Leonore No.3 – Overture, Op.72b
Romance in F, Op.50
Mirage [BBC co-commission: UK premiere]
Symphony No.7 in A, Op.92
Jennifer Pike (violin)
Karita Mattila (soprano) & Anssi Kartunen (cello)
BBC Symphony Orchestra
Reviewed by: Richard Whitehouse
Reviewed: 19 March, 2008
Venue: Barbican Hall, London
Kaija Saariaho’s Mirage – written for two Finnish musicians who have featured prominently in several of her pieces – promised much, but disappointed. Not that Karita Mattila was other than mesmeric in the way that she all but choreographed her part, but the English translation of lines by Mazatec shaman María Sabina verged perilously on hippie-speak (had this been an incantation by Timothy Leary, then it would have been treated with derision) such as not even the great soprano could make effective; meanwhile, Anssi Kartunen’s alternately lyrical and incisive playing was reduced to little more than decoration of the orchestral texture – which if judiciously realised, as ever with Saariaho, was woefully short on musical substance. How much better to have heard this fine cellist in the composer’s recent concerto, Notes on Light – still awaiting its first UK performance. As it was, the present piece, even at a mere 14 minutes, just managed to avoid outstaying its welcome.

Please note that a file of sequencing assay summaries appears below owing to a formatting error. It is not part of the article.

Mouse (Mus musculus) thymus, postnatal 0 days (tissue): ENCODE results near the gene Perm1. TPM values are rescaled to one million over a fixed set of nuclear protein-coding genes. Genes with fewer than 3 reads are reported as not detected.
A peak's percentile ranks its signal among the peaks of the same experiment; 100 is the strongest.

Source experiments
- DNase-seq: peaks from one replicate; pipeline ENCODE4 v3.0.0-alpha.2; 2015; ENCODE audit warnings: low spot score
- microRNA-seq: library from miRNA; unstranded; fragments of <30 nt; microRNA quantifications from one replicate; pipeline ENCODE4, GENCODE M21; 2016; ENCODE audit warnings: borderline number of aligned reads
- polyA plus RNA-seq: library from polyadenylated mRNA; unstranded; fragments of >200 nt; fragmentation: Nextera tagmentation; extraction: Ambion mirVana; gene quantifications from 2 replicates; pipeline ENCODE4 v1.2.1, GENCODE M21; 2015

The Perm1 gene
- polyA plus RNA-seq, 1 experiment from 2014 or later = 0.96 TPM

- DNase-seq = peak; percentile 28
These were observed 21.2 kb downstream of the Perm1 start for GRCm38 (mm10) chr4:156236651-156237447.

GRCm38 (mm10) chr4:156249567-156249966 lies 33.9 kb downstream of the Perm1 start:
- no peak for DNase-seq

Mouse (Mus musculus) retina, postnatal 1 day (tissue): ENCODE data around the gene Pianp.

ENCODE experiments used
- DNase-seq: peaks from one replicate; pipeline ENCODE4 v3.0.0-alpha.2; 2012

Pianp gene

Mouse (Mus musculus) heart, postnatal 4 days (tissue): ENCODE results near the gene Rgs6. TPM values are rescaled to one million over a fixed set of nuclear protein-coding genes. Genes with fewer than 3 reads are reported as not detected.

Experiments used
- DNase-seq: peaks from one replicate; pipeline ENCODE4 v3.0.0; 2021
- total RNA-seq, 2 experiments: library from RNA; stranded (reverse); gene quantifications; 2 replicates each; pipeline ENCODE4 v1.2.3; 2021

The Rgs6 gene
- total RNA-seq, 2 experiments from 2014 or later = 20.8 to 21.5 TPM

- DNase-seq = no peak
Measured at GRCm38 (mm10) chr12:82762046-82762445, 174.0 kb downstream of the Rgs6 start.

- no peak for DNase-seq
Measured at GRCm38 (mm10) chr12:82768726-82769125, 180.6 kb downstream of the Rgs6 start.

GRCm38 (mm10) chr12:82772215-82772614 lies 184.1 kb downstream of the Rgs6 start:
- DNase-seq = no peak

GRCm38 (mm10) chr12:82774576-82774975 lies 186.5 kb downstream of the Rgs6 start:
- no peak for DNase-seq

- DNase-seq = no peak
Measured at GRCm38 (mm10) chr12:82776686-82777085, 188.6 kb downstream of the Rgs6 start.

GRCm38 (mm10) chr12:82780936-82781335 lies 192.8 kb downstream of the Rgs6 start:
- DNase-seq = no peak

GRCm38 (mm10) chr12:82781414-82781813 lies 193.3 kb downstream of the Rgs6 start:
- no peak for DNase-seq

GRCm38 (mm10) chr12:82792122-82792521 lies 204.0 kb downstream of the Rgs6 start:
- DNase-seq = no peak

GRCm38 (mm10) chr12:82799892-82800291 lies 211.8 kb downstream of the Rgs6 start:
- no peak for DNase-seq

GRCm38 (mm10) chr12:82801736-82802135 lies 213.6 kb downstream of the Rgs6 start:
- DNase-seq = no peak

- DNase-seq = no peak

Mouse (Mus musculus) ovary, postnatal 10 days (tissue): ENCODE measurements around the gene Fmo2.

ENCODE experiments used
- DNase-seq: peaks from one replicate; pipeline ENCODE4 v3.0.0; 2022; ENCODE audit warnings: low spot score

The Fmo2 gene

That Mirage was actually shorter than expected no doubt explains the late addition of Beethoven’s Romance in F; no hardship when it was performed with such discreet elegance by Jennifer Pike, whose musicianship has come on apace since winning the BBC Young Musician of the Year six years ago when only twelve. Whether or not its inclusion had lessened rehearsal time for Leonore No.3, neither the BBC Symphony Orchestra nor Jiří Bělohlávek were at their best here. The introduction, staid, evinced little mystery, and though the distant trumpet calls towards the overture’s centre lacked nothing in theatrical immediacy, the coda – vigorous but in no sense thrilling – hardly caught the breath as it needs to.
The account of the Seventh Symphony was a good deal more engrossing. Notable too in that Bělohlávek had resisted any token ‘authenticity’ in his interpretation – opting for a weighty though never turgid approach to the first movement’s slow introduction which contrasted well with the steady but cumulative Vivace that followed, and in which rhythmic consistency was maintained throughout. The Allegretto had gravitas without unnecessary ponderousness (Bělohlávek opting for an unexpected but effective combination of bowed and pizzicato strings in the closing bars), though the scherzo was somewhat undersold by the excision of the second-section repeat (the only such omission in this performance), as well as uncertain pacing of the trio, which suggested Bělohlávek might well have liked to return to a ‘pilgrim’s song’ stateliness. The finale was the real highlight: reigned-in but with a tensile energy that carried through to a coda which, though less than inexorable (and antiphonal first and second violins really pays dividends here), capped the reading with a powerful QED. 196 years on and the work’s unnerving vitality remains undimmed.